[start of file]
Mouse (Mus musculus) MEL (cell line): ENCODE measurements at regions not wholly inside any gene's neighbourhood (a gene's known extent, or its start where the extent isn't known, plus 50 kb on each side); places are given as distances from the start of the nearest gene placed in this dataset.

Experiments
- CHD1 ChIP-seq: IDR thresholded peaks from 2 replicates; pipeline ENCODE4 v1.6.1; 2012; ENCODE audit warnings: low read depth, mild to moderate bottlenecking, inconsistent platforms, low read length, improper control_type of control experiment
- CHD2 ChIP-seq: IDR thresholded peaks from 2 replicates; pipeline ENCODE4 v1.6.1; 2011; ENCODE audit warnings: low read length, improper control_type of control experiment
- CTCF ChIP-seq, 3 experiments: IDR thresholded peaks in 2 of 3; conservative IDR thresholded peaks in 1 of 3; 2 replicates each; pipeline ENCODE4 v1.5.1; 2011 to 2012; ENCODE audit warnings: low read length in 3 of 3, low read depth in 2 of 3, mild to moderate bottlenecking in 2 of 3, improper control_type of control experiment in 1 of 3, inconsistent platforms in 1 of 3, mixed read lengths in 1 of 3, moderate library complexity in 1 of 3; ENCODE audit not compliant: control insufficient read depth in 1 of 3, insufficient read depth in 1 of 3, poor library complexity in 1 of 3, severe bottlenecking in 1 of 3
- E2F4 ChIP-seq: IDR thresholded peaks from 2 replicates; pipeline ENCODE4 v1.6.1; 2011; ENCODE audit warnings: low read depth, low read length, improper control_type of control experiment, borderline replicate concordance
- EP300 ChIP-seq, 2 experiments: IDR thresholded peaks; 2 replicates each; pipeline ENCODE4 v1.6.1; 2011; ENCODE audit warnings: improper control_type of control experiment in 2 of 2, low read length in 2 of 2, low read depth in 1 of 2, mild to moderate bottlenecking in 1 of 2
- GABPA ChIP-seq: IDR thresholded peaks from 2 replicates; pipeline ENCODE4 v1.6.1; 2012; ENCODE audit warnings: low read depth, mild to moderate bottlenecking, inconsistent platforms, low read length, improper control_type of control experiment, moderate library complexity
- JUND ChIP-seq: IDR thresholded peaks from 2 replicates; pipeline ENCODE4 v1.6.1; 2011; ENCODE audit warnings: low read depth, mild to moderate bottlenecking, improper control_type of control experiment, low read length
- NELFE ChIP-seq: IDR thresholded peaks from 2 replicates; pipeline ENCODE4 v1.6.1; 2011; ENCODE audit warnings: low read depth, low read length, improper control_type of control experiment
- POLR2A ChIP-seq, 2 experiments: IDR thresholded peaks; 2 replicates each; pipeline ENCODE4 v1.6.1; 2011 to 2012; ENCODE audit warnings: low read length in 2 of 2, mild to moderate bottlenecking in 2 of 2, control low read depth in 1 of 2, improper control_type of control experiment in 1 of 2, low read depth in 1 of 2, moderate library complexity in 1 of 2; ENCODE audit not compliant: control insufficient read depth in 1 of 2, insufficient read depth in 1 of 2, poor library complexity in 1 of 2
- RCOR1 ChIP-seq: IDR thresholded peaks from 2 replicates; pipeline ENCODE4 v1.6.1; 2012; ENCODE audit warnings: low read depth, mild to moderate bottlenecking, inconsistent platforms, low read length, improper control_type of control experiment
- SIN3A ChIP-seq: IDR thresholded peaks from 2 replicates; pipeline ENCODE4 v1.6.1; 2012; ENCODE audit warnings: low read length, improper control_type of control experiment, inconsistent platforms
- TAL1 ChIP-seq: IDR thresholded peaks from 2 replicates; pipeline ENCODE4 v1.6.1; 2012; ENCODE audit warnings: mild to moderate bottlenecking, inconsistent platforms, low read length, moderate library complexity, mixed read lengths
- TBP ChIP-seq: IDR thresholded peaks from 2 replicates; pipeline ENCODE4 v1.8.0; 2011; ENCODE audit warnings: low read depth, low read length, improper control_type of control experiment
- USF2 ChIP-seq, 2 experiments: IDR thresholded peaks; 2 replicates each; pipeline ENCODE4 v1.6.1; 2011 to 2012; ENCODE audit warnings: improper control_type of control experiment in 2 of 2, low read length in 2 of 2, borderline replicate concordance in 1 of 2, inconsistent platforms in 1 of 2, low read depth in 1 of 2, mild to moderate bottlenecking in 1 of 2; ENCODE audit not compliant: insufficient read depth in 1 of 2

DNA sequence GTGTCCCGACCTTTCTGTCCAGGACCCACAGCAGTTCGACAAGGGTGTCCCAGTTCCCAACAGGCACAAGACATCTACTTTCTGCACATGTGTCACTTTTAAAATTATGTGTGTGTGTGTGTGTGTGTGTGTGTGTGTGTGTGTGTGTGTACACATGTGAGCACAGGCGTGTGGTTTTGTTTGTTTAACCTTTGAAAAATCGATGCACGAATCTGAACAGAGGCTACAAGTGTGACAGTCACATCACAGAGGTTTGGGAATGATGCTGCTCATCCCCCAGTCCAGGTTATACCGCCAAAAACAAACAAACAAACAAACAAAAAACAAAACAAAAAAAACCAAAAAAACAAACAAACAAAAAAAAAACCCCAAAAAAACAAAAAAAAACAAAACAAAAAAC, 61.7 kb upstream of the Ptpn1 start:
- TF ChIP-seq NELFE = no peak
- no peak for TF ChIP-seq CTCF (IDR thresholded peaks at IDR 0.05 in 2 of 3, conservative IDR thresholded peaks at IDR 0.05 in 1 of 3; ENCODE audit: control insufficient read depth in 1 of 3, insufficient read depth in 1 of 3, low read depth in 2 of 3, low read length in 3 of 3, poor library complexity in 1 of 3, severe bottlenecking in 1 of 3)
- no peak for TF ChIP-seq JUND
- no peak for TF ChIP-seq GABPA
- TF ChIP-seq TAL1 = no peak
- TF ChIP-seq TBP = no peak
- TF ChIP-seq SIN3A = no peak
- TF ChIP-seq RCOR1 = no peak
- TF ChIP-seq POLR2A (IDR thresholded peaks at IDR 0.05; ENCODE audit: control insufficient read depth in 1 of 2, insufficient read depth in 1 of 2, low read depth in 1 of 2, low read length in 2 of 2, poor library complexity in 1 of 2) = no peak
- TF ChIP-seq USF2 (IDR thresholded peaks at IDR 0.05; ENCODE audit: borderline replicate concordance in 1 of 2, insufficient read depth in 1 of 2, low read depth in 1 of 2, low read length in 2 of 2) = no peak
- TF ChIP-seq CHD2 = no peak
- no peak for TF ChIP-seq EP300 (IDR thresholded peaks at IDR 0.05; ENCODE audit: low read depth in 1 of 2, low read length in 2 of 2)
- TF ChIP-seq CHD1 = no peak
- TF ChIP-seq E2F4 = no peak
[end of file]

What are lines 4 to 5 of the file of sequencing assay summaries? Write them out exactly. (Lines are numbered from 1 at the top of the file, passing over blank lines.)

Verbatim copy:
- CHD2 ChIP-seq: IDR thresholded peaks from 2 replicates; pipeline ENCODE4 v1.6.1; 2011; ENCODE audit warnings: low read length, improper control_type of control experiment
- CTCF ChIP-seq, 3 experiments: IDR thresholded peaks in 2 of 3; conservative IDR thresholded peaks in 1 of 3; 2 replicates each; pipeline ENCODE4 v1.5.1; 2011 to 2012; ENCODE audit warnings: low read length in 3 of 3, low read depth in 2 of 3, mild to moderate bottlenecking in 2 of 3, improper control_type of control experiment in 1 of 3, inconsistent platforms in 1 of 3, mixed read lengths in 1 of 3, moderate library complexity in 1 of 3; ENCODE audit not compliant: control insufficient read depth in 1 of 3, insufficient read depth in 1 of 3, poor library complexity in 1 of 3, severe bottlenecking in 1 of 3